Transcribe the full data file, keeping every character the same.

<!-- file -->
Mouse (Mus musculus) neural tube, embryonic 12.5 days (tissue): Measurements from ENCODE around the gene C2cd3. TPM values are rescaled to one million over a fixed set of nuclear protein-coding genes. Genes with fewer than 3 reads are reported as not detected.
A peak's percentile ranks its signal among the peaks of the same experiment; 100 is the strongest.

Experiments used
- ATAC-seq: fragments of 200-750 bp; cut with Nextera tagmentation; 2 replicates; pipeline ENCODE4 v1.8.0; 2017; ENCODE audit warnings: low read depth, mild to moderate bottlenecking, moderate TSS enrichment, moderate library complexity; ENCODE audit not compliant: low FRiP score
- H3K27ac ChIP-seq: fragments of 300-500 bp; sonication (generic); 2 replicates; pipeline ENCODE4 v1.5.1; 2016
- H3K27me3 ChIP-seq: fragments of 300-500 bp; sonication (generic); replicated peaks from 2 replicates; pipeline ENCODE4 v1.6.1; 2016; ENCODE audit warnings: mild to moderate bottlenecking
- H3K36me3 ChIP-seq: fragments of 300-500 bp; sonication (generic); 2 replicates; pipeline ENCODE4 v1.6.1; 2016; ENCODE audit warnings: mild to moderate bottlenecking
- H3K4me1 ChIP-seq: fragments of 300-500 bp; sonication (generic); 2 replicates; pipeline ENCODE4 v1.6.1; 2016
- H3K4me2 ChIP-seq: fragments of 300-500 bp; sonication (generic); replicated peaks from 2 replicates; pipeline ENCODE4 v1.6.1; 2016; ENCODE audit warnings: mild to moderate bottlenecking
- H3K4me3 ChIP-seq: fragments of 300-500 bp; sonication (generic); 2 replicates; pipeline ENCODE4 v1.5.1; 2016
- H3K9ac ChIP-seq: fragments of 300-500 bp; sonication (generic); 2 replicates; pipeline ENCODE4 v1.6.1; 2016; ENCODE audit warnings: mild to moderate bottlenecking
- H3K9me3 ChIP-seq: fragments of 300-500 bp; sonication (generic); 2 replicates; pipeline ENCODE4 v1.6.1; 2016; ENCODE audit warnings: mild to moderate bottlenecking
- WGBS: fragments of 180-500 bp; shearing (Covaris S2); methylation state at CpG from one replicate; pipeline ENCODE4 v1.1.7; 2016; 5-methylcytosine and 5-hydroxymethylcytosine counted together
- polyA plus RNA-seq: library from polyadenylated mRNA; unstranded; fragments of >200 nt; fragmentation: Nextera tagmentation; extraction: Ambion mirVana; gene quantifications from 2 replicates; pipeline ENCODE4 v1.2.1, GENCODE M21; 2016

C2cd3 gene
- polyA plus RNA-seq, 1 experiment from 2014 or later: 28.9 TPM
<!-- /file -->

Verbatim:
Mouse (Mus musculus) neural tube, embryonic 12.5 days (tissue): Measurements from ENCODE around the gene C2cd3. TPM values are rescaled to one million over a fixed set of nuclear protein-coding genes. Genes with fewer than 3 reads are reported as not detected.
A peak's percentile ranks its signal among the peaks of the same experiment; 100 is the strongest.

Experiments used
- ATAC-seq: fragments of 200-750 bp; cut with Nextera tagmentation; 2 replicates; pipeline ENCODE4 v1.8.0; 2017; ENCODE audit warnings: low read depth, mild to moderate bottlenecking, moderate TSS enrichment, moderate library complexity; ENCODE audit not compliant: low FRiP score
- H3K27ac ChIP-seq: fragments of 300-500 bp; sonication (generic); 2 replicates; pipeline ENCODE4 v1.5.1; 2016
- H3K27me3 ChIP-seq: fragments of 300-500 bp; sonication (generic); replicated peaks from 2 replicates; pipeline ENCODE4 v1.6.1; 2016; ENCODE audit warnings: mild to moderate bottlenecking
- H3K36me3 ChIP-seq: fragments of 300-500 bp; sonication (generic); 2 replicates; pipeline ENCODE4 v1.6.1; 2016; ENCODE audit warnings: mild to moderate bottlenecking
- H3K4me1 ChIP-seq: fragments of 300-500 bp; sonication (generic); 2 replicates; pipeline ENCODE4 v1.6.1; 2016
- H3K4me2 ChIP-seq: fragments of 300-500 bp; sonication (generic); replicated peaks from 2 replicates; pipeline ENCODE4 v1.6.1; 2016; ENCODE audit warnings: mild to moderate bottlenecking
- H3K4me3 ChIP-seq: fragments of 300-500 bp; sonication (generic); 2 replicates; pipeline ENCODE4 v1.5.1; 2016
- H3K9ac ChIP-seq: fragments of 300-500 bp; sonication (generic); 2 replicates; pipeline ENCODE4 v1.6.1; 2016; ENCODE audit warnings: mild to moderate bottlenecking
- H3K9me3 ChIP-seq: fragments of 300-500 bp; sonication (generic); 2 replicates; pipeline ENCODE4 v1.6.1; 2016; ENCODE audit warnings: mild to moderate bottlenecking
- WGBS: fragments of 180-500 bp; shearing (Covaris S2); methylation state at CpG from one replicate; pipeline ENCODE4 v1.1.7; 2016; 5-methylcytosine and 5-hydroxymethylcytosine counted together
- polyA plus RNA-seq: library from polyadenylated mRNA; unstranded; fragments of >200 nt; fragmentation: Nextera tagmentation; extraction: Ambion mirVana; gene quantifications from 2 replicates; pipeline ENCODE4 v1.2.1, GENCODE M21; 2016

C2cd3 gene
- polyA plus RNA-seq, 1 experiment from 2014 or later: 28.9 TPM